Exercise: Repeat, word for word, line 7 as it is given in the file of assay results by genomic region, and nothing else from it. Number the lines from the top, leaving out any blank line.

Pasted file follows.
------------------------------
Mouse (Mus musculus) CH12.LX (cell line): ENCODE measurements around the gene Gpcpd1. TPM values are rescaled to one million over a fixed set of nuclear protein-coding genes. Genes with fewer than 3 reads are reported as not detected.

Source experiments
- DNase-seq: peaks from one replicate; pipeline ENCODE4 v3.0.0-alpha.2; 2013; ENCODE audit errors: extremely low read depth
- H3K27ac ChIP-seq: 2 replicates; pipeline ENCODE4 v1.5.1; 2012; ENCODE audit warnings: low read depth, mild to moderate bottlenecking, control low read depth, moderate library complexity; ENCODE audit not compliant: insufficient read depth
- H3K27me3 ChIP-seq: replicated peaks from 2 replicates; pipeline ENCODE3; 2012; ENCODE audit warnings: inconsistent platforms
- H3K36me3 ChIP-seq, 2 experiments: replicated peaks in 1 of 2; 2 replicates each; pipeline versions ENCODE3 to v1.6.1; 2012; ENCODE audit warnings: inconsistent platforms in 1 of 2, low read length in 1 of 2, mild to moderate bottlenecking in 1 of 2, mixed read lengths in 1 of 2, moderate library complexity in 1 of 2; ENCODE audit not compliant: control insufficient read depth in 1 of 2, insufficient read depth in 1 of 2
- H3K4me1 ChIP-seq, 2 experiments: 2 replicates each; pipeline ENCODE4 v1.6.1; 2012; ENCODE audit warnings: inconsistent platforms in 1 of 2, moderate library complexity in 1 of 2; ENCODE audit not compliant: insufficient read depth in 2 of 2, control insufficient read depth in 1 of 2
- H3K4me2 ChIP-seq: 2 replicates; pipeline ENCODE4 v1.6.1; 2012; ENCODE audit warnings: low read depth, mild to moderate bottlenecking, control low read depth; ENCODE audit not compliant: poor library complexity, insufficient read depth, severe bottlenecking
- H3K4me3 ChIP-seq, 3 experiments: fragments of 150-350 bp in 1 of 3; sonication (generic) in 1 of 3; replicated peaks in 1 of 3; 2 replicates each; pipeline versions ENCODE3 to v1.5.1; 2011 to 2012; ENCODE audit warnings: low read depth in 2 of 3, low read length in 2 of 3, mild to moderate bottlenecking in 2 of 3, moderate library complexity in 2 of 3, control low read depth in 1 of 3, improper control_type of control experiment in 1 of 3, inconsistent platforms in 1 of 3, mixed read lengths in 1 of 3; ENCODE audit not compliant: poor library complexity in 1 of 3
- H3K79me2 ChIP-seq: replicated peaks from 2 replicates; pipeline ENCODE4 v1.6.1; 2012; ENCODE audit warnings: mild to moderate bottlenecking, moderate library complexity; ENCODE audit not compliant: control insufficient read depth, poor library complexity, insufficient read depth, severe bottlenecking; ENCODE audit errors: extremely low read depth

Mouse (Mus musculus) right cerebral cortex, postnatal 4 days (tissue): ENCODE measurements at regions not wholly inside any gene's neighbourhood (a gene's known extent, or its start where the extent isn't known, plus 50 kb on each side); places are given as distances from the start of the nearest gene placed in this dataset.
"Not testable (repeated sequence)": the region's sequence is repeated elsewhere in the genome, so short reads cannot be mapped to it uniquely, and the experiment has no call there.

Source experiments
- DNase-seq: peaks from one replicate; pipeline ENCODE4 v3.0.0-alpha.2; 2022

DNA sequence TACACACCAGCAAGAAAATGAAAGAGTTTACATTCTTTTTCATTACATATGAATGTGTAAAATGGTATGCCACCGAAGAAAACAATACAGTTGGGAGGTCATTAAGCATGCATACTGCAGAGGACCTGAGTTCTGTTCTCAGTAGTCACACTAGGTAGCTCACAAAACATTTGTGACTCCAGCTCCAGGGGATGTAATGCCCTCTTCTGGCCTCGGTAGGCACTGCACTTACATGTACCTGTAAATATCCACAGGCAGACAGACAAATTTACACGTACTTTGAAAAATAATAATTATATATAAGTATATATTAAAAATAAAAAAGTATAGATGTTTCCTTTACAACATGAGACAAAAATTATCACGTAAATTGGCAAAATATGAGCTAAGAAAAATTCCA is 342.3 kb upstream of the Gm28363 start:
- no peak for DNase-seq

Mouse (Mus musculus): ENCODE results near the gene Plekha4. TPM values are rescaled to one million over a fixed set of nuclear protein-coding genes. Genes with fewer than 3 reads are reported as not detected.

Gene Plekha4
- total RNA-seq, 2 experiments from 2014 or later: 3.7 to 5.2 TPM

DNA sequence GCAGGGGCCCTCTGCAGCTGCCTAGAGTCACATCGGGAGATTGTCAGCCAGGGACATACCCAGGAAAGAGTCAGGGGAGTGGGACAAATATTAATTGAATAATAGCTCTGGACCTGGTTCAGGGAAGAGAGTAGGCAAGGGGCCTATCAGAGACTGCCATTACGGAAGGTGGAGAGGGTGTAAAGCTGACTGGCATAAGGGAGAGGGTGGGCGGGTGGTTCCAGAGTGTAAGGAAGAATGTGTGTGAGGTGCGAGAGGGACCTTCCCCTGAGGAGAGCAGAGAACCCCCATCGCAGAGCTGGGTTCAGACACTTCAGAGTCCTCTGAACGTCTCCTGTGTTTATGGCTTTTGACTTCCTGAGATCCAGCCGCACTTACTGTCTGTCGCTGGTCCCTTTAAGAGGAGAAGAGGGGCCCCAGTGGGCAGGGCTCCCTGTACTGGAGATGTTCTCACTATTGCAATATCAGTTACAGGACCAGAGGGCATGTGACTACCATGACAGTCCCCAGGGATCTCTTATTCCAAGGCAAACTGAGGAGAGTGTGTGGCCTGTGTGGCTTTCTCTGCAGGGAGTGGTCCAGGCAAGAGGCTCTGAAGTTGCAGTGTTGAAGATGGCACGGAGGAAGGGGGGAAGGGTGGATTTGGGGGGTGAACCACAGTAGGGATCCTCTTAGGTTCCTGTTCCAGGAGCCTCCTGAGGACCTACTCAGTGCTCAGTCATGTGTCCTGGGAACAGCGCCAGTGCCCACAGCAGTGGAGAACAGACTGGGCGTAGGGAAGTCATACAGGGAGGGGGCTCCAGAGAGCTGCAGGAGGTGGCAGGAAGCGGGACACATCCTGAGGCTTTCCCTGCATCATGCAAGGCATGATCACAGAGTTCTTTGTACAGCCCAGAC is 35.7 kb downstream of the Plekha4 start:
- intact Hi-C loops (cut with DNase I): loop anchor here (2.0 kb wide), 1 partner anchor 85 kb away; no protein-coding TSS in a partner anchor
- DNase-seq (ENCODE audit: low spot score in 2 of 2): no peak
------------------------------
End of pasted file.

- H3K4me1 ChIP-seq, 2 experiments: 2 replicates each; pipeline ENCODE4 v1.6.1; 2012; ENCODE audit warnings: inconsistent platforms in 1 of 2, moderate library complexity in 1 of 2; ENCODE audit not compliant: insufficient read depth in 2 of 2, control insufficient read depth in 1 of 2